Last year we made a commitment to educating ourselves and others on the systemic racial inequality that Black Americans face to this day. One year later, we are revisiting the resources we gathered for those who have the means to donate and be effective allies. Below you’ll find funds and resources for you to engage with to help fight this battle that has been fought for far too long. Injustice for one is injustice for all

For far too long, it has been time to stand up and speak out against racism and the structures that support it in our society. The events of the past couple of weeks are just the most recent examples of the systemic oppression of the black community that has been foundational to the creation of our America, and everyone (including the Corporations that keep our economy’s gears turning) is responsible for participating in the revolutions that will enact change. James Baldwin once said that “not everything that is faced can be changed, but nothing can be changed until it is faced.” At MogoSME, we are facing racism and oppression head-on. We believe that black lives matter. We resist racism. We are dedicated to being a part of the solution and we support all those fighting for change.  We believe that it is our job as a company to use our platforms for good, and we intend to do just that by bringing to light resources, petitions and funds so that the fire that America has right now to fight the systemic injustice will not die out. 


Please note: Many funds have received overwhelming support and have requested for donations to be sent to other organizations. This list is accurate of those who are still asking for donations as of 6/1/2021.


Children’s Books

  • All Are Welcome
    • All Are Welcome Here shares the message of a school where everyone’s differences are loved and celebrated.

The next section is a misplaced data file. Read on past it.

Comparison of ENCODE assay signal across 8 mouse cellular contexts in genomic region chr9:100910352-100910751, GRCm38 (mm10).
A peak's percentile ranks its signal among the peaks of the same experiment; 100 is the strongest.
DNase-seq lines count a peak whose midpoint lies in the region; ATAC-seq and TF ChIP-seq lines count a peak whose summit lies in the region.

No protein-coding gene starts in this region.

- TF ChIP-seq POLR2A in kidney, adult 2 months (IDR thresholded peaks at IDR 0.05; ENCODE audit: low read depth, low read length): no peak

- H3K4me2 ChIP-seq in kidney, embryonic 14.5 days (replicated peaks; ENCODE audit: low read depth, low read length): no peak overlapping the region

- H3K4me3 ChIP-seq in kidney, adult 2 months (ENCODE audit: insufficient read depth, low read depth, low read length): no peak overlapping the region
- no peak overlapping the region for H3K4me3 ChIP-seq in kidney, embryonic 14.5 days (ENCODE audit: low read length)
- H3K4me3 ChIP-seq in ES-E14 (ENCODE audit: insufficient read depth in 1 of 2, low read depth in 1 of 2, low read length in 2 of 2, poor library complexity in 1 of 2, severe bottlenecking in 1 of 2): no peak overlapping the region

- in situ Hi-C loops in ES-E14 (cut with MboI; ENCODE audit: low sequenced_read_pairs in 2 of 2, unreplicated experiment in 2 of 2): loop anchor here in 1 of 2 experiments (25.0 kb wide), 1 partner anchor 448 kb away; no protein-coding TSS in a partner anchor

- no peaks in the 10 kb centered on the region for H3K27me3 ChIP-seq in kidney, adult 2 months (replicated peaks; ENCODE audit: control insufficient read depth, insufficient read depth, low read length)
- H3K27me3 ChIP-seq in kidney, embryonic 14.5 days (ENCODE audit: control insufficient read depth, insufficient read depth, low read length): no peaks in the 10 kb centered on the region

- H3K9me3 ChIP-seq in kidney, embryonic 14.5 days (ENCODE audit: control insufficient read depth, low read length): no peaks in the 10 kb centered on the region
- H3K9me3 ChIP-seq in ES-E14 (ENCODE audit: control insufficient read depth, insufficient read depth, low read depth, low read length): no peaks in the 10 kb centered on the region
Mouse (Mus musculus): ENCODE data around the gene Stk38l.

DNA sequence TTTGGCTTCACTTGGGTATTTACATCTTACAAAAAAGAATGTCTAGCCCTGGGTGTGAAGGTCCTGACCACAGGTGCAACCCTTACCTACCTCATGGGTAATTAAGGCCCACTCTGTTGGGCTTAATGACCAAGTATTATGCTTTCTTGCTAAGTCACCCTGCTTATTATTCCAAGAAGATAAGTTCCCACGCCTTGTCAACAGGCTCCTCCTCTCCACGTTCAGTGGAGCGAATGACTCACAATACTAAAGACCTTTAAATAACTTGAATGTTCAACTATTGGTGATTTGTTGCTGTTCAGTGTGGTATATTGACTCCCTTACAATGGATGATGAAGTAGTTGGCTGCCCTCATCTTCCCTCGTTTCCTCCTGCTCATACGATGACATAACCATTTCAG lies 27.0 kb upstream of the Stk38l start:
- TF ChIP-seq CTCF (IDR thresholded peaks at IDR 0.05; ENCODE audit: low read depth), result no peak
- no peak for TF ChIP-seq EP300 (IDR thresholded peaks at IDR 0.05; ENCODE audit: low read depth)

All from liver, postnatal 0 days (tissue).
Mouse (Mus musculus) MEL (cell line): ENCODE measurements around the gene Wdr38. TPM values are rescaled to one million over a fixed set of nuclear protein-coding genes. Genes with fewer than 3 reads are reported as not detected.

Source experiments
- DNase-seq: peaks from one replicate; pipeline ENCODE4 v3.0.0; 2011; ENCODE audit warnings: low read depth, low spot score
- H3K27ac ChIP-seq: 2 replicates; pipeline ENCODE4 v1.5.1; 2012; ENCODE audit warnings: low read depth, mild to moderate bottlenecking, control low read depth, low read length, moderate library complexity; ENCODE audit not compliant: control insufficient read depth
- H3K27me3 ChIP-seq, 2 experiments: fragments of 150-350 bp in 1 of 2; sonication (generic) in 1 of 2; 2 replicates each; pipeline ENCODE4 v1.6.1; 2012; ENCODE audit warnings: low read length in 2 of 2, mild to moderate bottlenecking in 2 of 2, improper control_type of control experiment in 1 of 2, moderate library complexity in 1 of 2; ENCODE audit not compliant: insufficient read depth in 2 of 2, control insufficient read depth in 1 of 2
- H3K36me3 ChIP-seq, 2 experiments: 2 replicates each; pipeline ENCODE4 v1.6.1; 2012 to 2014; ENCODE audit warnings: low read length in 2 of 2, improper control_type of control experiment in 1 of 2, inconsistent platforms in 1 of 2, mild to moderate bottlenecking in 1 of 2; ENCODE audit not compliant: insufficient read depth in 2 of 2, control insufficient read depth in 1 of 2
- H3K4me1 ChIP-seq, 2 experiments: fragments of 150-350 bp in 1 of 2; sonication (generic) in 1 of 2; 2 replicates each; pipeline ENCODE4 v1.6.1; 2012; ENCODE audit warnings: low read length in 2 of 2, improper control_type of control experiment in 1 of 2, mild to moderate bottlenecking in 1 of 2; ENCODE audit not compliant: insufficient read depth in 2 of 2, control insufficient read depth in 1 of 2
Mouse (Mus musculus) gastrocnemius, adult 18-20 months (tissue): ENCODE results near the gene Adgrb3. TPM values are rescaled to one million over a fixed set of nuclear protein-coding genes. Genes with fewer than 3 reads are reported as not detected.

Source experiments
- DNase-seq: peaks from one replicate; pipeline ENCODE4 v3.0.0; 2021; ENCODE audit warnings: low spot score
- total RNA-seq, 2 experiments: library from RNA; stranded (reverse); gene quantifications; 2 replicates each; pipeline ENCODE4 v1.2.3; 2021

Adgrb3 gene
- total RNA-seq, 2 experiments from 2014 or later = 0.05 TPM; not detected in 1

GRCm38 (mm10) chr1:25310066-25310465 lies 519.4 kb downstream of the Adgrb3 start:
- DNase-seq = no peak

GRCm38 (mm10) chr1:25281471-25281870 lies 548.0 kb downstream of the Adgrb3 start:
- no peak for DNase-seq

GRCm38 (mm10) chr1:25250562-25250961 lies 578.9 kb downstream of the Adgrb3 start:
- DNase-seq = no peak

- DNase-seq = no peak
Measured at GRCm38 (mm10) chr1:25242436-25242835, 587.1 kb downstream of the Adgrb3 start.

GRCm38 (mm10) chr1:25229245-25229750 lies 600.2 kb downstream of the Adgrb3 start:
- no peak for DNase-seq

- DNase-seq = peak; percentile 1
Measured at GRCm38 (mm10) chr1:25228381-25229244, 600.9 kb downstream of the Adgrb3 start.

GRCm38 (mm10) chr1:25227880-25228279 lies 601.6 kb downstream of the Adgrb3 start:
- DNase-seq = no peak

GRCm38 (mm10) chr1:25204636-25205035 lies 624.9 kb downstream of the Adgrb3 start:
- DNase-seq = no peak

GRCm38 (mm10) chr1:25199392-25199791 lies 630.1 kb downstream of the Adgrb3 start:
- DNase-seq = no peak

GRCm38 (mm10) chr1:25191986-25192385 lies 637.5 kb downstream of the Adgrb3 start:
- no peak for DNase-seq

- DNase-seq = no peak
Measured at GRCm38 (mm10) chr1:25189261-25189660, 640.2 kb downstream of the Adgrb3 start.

• Sulwe
    • Sulwe creates a heartwarming story to inspire children to see their own unique beauty and appreciate it. 

  • I Am Enough
    • I Am Enough focuses on loving who you are and respecting others while being kind to one another no matter the differences.

  • Note: We have linked to Amazon, but we encourage you to shop Black-owned bookstores when possible, here is a helpful list.


TV Shows

  • When They See Us (Available on Netflix)
    • Dramatized account of the Central Park Five. Show follows the corrupt trial that resulted in five innocent men being convicted of a crime that they were innocent of. 

  • Dear White People (Available on Netflix)
    • A campus culture war between blacks and whites at a predominantly white school comes to a head when the staff of a humor magazine stages an offensive Halloween party.


  • 13th (Available on Netflix)
    • Documentary on the unjust imprisonment system and systemic inequalities of the prison system. 

  • Black Power Mixtape: 1967-1975 (Available to rent)
    • Documentary film examining the evolution of the Black Power movement in American society from 1967-1975. 

  • American Son (Available on Netflix)
    • An American film based on the story of the Broadway play, shining light on the injustice of systemic racism that leaves a mother desperate to find out what officials have done to her missing son. 

  • The Hate U Give (Hulu)
    • The movie follows Starr Carter (Amandla Stenberg), who lives in the black neighborhood of Garden Heights. After a gun goes off at a party Starr is attending, she drives home with her best friend Khalil when they’re stopped by a police officer. Khalil has to exit the vehicle and is shot and killed by the police officer, which becomes a national news story. The movie handles a very relevant matter and reminds you of all the police violence that happens to this day.

  • Blindspotting (Hulu with Cinemax or available to rent)
    • Plot follows a parolee who only has three days left on his sentence but he witnesses a police shooting that threatens a lifelong friendship. The directors’ purpose in this movie was to combat the misrepresentation of Oakland that is commonly seen in films. 

  • Clemency (Available to rent on YouTube or Amazon)
    • The movie follows a Death Row prison warden who must confront her inner demons when she has to execute another inmate. The movie unearths social issues and has been nominated for several awards. 

  • Deconstructing White Privilege with Dr. Robin DiAngelo
    • This video deconstructs the ideas of white fragility, racial identity and implicit bias that come into play in predominantly white institutions and daily life.